Please note, this was written almost a year ago. Saturday this week (28th April 2018) marks the year anniversary of our headshave event.
Today, let’s talk about something of the utmost importance: my hair. Or rather, my lack thereof.
It’s been almost a month now since my brother and I shaved our heads to raise money for Pieta House and, for me at least, it’s been a bit of a whirlwind situation.
Let me begin by saying that if you’re unfamiliar with the work of Pieta House you should check out their website where they can offer more information than I could ever provide. They are a suicide and self-harm crisis centre and that was all I really needed to know before I decided that this was something I wanted to do; it was my very definition of a worthy cause.
We’ve already established that mental health awareness is something that is very close to my heart, primarily because of my own experiences with anxiety and depression. However, in recent years, I have also been bereaved by suicide. And shortly thereafter, so was my community.
Because words simply aren’t expressive enough, there is little that can be said about these two untimely deaths except that they were both tragic losses. Losses which feel impossible to comprehend. Any of my attempts to write about them and the wounds that were suffered as a result of their deaths would inevitably be backspaced and replaced with a series of question marks.
It’s not my place. I can only write about how this led me to where I am now. Bald. Somewhat.
It’s a lot to think about, someone choosing to take their own life. Especially someone of a young age, when the best of life is surely still ahead of them. It doesn’t feel as though my brain has the capacity to even hold all the information, let alone decipher it into reason.
It’s also a feeling of powerlessness. After all, what can you do? It’s too late to help in any way that would have mattered. So when my brother announced to my family that he and two of his friends had decided to shave their heads for Pieta House, I was immeasurably proud and impressed. But also, a little jealous.
He was banishing that powerless feeling. He had thought of the way to help; a way that would matter to somebody, even if it was too late to prevent our own losses. He was making a difference.
And while my brother is obviously very giving and charitable and all those other nice things, he also sucks at organising. I did not realise the full extent to which he was unable to organise, but it soon became clear.
It started off okay. A few days after he had told us of his plans to shave his head he came home with a date and a venue. Excellent! The ball was rolling.
A few weeks later it seemed like there might be some trouble brewing; the two guys who were going to be shaving their heads with him were having some trouble with the date. One of them would be away at the time and the other was worried about having a shaved head due to an upcoming job interview.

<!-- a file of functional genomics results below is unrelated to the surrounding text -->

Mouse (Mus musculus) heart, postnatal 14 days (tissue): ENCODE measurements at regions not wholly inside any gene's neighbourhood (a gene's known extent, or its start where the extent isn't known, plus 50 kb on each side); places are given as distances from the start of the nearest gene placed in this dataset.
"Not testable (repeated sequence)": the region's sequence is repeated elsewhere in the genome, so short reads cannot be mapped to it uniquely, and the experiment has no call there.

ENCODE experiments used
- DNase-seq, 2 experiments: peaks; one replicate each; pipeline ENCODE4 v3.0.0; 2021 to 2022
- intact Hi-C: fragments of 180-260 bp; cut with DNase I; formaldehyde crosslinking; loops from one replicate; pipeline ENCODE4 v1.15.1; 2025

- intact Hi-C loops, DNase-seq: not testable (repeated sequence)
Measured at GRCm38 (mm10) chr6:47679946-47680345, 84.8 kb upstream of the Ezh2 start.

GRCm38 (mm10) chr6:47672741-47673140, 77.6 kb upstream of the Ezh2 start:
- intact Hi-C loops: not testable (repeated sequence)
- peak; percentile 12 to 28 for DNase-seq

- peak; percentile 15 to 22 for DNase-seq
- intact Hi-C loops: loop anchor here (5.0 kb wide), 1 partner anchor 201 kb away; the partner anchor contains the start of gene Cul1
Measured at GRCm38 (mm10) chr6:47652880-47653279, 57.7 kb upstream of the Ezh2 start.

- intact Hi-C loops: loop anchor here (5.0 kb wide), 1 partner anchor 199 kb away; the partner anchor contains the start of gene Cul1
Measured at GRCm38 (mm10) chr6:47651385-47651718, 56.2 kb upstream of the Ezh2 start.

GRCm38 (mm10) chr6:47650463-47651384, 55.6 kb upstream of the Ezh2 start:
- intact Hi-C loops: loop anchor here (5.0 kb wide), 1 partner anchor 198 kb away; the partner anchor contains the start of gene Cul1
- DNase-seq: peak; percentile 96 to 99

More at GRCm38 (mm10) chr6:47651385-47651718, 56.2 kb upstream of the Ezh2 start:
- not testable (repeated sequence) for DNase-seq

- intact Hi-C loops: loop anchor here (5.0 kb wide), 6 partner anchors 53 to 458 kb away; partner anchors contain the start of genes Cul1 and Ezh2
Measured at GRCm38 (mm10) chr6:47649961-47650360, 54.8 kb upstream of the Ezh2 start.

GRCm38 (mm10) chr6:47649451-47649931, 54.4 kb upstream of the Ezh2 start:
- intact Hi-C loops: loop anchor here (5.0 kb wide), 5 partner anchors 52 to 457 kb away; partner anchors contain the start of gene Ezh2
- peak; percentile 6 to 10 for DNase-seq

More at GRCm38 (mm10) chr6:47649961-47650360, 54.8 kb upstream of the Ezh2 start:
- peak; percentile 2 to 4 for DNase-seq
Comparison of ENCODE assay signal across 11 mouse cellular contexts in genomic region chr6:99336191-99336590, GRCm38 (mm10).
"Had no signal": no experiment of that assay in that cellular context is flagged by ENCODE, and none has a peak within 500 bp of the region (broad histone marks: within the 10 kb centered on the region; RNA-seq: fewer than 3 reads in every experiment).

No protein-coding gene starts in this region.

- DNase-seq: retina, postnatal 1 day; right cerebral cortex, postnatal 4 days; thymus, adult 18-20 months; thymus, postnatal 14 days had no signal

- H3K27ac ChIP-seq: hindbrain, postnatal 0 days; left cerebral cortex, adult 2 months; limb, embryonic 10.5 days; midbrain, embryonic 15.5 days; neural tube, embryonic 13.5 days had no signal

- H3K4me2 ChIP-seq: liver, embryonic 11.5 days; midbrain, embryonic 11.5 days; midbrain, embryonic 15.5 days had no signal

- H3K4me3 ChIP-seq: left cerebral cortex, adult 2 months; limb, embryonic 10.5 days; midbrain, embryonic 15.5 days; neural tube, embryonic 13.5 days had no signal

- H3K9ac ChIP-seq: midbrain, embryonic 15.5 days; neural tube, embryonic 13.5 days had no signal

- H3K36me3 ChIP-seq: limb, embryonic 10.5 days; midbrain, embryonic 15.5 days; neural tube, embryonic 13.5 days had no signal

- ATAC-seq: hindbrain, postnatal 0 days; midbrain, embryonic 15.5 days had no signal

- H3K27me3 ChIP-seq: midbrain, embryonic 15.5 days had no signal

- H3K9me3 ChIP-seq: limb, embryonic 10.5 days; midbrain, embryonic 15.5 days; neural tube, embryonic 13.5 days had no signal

So that meant that my brother, Dylan, had the options of either (i) rescheduling the event, (ii) going ahead with it on his own or (iii) recruiting someone else. All fine and well. Except that he did not make that decision.
It was a week before the scheduled event date when I finally joined Dylan for one of his smoking rests in our garden (chez nous=no smoking zone). I asked him to clarify once and for all whether or not the event was going ahead. He reported that he hadn’t heard from his friends so he would probably be the only one shaving his head, which meant that he would cancel the event, shave his head from home and simply collect sponsorship.
That was when I was like “I volunteer as tribute!”
I told him that I would do it with him and the event could still go ahead as planned and all was well once more.
Except that the event wasn’t really planned.
The charity hadn’t been contacted, no one had checked in with the venue, no posters had been made, there was no Go Fund Me page, there was no Facebook event circulating… heck, there hadn’t even been a Facebook status announcing the head-shave!
And, might I add, this was all happening within my final two weeks of college so there were a lot of deadlines to contend with.
It was Tuesday night by the time we got full-on confirmation that the event could go ahead and it was set to take place the following Friday. That is not a lot of time for promotion, especially when you’re in the middle of writing a thesis on the love lives of the Disney Princesses.
It was all hands on deck to get things off the ground. That Tuesday night I made a Facebook event and posted a status about sponsorship in my college chat; the next day I contacted Pieta House and got sponsorship cards and shirts sent out in a hurry; then it was all about promotion and donations.